However, as Keeling has also pointed out, some of the signatories of a key letter against the ban have links to a prominent trophy hunting advocacy group. Additionally, the Times has also reported that four of the letter’s authors have close ties to hunting groups. This raises clear impartiality concerns.

Moreover, in a previous article, I argued that the framing of the ban as ‘neo-colonial’ was coming from those in Africa employed by the industry, who therefore have a vested interest in maintaining the status quo.

What’s more, an All-Party Parliamentary Group on banning trophy imports found that a prominent US hunting group had funded social media campaigns to push pro-trophy hunting messaging. In particular, this involved an astroturf organisation – a fake grassroots group – funded by the US hunting concern Safari Club International.

Titled the ‘Inclusive Conservation Group’ (ICG), the Land reported that the fake grassroots campaign organisation had:

vigorously promoted the idea that criticism of trophy hunting is a form of neocolonialism

In other words, the hunting lobby has pushed this rhetoric to silence critics of the industry. In addition, it aims to garner support for the practice as a form of conservation. As the exchange in the House of Lords suggests, some politicians are happy to platform the industry’s pitch.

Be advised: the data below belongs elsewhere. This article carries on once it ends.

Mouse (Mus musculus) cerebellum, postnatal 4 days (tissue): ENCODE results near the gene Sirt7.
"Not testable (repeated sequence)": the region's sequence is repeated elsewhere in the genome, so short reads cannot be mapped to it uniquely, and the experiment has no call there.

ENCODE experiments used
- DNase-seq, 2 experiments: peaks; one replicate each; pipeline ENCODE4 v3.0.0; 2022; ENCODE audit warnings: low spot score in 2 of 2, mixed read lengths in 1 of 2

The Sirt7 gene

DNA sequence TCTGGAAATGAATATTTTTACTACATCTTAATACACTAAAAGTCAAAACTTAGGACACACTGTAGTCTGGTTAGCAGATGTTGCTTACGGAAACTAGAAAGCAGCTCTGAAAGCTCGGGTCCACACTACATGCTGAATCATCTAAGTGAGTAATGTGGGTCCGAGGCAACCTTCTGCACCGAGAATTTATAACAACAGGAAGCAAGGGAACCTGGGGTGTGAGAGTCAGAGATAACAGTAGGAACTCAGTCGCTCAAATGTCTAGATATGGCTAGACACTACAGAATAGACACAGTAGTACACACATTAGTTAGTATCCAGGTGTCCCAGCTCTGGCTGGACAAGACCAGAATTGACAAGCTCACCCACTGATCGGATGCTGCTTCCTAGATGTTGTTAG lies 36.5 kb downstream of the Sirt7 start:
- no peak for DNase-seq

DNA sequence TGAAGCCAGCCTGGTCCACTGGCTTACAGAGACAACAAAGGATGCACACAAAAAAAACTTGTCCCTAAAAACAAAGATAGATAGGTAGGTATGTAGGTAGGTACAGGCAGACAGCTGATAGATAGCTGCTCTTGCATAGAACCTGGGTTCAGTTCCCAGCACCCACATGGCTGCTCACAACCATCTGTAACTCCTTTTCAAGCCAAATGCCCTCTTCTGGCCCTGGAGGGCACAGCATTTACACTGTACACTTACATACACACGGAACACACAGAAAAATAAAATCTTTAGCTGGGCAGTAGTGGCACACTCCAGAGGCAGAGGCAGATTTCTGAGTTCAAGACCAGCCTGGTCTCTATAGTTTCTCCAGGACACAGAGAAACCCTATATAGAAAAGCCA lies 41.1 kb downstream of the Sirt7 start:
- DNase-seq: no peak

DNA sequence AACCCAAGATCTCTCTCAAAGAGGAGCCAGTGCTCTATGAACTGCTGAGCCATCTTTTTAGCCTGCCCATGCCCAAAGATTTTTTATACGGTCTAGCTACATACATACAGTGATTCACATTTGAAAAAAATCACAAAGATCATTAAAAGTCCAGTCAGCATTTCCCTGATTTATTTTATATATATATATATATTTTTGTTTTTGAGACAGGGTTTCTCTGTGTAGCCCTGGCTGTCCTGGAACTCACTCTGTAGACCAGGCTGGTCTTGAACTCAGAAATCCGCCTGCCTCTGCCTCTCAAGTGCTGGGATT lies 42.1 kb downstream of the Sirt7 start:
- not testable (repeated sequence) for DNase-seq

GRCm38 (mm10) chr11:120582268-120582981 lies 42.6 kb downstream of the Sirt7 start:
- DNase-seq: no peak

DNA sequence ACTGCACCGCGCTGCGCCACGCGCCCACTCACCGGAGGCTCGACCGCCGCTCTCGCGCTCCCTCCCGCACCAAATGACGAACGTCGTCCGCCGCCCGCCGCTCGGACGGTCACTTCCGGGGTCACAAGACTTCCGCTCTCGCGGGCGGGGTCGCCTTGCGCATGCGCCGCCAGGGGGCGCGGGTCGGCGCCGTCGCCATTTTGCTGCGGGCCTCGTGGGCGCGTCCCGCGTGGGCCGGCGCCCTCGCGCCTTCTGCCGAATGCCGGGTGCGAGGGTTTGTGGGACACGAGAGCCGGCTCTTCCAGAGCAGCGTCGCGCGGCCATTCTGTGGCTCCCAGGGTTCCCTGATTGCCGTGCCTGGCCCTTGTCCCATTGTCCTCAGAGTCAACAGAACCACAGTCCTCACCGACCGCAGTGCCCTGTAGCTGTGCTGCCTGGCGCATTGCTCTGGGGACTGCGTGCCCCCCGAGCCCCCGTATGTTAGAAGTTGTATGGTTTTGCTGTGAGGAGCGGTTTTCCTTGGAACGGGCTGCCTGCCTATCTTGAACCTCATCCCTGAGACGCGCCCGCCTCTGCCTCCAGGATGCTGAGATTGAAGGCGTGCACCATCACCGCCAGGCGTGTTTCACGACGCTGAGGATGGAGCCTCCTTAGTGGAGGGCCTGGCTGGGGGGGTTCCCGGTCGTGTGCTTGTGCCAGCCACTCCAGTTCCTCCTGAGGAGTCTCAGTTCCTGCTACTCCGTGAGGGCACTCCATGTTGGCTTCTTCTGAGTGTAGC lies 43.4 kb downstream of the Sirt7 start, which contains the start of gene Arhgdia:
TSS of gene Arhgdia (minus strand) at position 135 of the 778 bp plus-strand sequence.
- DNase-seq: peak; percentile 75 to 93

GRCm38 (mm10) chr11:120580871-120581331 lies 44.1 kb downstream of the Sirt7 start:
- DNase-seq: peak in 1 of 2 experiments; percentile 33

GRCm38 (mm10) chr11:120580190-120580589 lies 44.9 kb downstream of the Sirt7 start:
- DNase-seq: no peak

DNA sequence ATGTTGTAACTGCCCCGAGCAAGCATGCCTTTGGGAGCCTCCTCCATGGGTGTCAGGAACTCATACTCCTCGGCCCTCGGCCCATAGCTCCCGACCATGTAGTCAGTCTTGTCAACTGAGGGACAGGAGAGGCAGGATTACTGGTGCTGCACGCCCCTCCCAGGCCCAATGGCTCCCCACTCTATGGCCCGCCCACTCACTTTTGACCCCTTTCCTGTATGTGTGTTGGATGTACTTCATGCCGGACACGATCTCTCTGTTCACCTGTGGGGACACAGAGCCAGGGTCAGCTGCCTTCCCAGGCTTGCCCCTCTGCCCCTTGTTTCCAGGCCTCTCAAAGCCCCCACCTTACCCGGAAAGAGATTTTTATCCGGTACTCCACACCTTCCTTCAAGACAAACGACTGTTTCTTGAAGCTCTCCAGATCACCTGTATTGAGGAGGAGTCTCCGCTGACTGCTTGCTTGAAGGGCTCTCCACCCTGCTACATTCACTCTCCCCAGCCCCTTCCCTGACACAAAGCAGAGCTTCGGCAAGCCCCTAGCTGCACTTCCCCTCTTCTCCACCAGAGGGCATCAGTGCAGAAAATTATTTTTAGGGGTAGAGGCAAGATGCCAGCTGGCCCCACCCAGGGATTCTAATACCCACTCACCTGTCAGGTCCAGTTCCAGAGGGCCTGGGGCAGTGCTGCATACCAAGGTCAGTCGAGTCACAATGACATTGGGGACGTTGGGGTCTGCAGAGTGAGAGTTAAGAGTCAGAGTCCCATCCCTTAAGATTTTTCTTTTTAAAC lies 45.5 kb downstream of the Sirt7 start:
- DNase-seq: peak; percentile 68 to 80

‘Colonial relics’ of trophy hunting

The letter to the House of Lords also highlighted what it termed the “colonial relics” of trophy hunting. In particular, it raised the issue that trophy hunting has displaced communities. It also highlighted that the practice had obstructed opportunities for communities to secure land rights.

A number of Maasai pastoralists from Tanzania signed the letter. As the Canary has previously reported, the Tanzanian government has been violently evicting the Indigenous community from their ancestral lands to lease it to a UAE-based trophy hunting company.

The situation in Tanzania is therefore exemplary of the destructive colonial impacts of the industry. Moreover, it illustrates how the hunting pursuits of Global North’s wealthy elite are forcing the practice on communities in Africa. This is disrupting Indigenous and community ways of life.

As a result of these devastating impacts on people and Nature, the signees argued that:

Trade prohibitions on hunting trophies are absolutely necessary to stop the extinction of imperilled animals and to disincentivize exploitative colonial practices. Only by leaving trophy hunting in the past, where it belongs, may we establish conservation and development programmes that have preservation, rather than greed, as the primary imperative and ensure that local communities have a real stake in the management of their natural resources.

In other words, the letter authors and signatories have raised their voices as members of the communities that trophy hunting directly affects. Importantly, they argue that trophy hunting ‘conservation’ is subordinating nature as well as the lives of both human and non-human inhabitants to the exploitative and extractive whims of rich, white hunters from the Global North.

The UK now has an opportunity to listen and move beyond this abhorrent colonial legacy.

Feature image via Bernard DUPONT/Wikimedia, cropped and resized to 1910 by 1000, licensed under CC BY-SA 2.0